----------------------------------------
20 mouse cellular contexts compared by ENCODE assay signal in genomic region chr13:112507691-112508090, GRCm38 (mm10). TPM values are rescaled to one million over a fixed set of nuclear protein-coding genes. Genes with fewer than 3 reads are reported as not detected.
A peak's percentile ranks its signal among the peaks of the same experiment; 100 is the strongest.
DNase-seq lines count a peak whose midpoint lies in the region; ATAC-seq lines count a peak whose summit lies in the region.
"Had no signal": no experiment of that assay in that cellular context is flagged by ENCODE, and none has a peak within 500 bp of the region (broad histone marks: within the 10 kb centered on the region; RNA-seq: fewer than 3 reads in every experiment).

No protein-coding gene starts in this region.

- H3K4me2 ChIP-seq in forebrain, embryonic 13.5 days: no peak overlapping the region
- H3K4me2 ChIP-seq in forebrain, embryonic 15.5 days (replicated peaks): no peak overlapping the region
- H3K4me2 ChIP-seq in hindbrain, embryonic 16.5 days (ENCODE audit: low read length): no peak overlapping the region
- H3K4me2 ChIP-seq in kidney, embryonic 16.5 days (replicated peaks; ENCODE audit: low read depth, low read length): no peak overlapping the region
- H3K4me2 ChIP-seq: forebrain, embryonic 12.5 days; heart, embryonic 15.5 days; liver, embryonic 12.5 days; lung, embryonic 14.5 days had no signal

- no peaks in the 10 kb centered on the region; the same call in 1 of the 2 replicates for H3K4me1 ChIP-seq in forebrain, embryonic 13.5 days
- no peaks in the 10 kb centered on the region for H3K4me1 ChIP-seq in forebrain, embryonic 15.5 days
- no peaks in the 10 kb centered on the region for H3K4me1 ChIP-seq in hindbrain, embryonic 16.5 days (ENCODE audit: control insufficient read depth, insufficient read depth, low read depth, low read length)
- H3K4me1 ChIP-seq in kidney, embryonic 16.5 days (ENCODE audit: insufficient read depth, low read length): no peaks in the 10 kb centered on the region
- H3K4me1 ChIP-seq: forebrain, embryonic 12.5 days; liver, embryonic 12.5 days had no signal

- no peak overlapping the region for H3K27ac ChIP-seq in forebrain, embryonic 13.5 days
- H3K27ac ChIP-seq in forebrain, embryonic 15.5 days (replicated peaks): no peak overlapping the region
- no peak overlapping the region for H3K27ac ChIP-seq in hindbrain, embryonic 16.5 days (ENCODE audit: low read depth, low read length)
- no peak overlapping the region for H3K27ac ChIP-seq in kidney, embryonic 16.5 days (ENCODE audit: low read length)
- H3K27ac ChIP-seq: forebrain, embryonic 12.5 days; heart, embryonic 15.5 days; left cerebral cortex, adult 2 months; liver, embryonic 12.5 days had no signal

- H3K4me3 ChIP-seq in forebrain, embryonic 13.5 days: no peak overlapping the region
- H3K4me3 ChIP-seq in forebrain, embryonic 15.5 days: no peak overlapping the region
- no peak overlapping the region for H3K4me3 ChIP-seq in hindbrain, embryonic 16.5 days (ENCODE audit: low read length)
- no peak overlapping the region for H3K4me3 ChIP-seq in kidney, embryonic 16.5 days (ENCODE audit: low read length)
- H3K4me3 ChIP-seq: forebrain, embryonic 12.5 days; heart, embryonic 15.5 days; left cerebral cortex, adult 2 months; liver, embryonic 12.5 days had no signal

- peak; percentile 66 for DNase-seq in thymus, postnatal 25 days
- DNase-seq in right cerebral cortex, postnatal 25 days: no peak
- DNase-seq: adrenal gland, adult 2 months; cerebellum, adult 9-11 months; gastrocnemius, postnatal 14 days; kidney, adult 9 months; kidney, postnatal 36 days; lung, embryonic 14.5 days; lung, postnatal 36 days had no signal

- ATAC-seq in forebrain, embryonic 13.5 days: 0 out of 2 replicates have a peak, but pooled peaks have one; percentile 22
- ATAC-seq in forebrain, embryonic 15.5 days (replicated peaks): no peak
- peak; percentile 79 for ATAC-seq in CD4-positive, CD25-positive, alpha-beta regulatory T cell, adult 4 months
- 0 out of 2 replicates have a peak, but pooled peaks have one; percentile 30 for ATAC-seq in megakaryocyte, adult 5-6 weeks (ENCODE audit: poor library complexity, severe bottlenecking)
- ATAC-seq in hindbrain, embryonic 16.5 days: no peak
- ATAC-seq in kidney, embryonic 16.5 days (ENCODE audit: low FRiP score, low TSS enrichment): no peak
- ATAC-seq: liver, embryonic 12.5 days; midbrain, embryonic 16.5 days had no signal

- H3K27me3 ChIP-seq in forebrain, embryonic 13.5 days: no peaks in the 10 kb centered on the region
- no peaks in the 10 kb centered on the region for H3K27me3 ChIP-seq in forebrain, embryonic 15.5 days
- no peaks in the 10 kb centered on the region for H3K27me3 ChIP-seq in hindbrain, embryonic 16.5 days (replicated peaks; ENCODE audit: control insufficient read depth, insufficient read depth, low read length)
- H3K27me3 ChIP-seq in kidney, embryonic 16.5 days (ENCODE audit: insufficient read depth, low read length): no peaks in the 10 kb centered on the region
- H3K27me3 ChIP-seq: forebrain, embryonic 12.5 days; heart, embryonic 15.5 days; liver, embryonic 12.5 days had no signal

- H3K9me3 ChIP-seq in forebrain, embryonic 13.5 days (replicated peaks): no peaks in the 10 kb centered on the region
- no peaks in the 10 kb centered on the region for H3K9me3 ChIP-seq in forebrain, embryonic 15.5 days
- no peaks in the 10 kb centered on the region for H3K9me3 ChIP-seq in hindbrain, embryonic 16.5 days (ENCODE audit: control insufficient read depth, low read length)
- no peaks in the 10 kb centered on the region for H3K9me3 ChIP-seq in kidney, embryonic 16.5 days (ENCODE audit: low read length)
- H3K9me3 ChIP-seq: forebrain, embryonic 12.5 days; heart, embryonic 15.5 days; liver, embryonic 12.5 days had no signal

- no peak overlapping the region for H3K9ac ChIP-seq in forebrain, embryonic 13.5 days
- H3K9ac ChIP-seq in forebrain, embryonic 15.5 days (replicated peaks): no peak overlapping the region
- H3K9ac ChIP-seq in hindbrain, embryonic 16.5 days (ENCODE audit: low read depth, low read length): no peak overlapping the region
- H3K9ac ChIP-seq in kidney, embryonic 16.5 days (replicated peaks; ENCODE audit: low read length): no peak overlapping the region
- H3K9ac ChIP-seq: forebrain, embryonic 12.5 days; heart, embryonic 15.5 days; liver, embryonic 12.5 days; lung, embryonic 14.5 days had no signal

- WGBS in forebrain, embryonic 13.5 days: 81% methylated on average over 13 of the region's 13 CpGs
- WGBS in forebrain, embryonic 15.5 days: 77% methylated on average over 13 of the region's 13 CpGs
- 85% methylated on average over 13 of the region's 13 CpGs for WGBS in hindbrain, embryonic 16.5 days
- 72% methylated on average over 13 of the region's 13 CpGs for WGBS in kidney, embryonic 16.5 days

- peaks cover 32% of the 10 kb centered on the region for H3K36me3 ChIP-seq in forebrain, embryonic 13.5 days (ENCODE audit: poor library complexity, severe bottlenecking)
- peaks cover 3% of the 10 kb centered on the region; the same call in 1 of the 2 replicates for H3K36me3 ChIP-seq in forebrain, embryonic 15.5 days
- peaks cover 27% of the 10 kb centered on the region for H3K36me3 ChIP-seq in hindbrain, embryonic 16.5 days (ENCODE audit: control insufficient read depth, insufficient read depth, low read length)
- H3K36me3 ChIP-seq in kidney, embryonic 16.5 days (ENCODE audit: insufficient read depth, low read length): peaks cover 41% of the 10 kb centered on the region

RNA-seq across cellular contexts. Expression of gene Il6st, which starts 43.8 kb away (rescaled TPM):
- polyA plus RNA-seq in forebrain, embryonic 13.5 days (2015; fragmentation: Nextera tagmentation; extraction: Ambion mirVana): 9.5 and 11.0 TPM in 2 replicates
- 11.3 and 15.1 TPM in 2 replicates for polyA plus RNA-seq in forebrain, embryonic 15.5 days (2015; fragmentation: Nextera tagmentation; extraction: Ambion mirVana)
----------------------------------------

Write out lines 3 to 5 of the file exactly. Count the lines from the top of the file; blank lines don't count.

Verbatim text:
DNase-seq lines count a peak whose midpoint lies in the region; ATAC-seq lines count a peak whose summit lies in the region.
"Had no signal": no experiment of that assay in that cellular context is flagged by ENCODE, and none has a peak within 500 bp of the region (broad histone marks: within the 10 kb centered on the region; RNA-seq: fewer than 3 reads in every experiment).

No protein-coding gene starts in this region.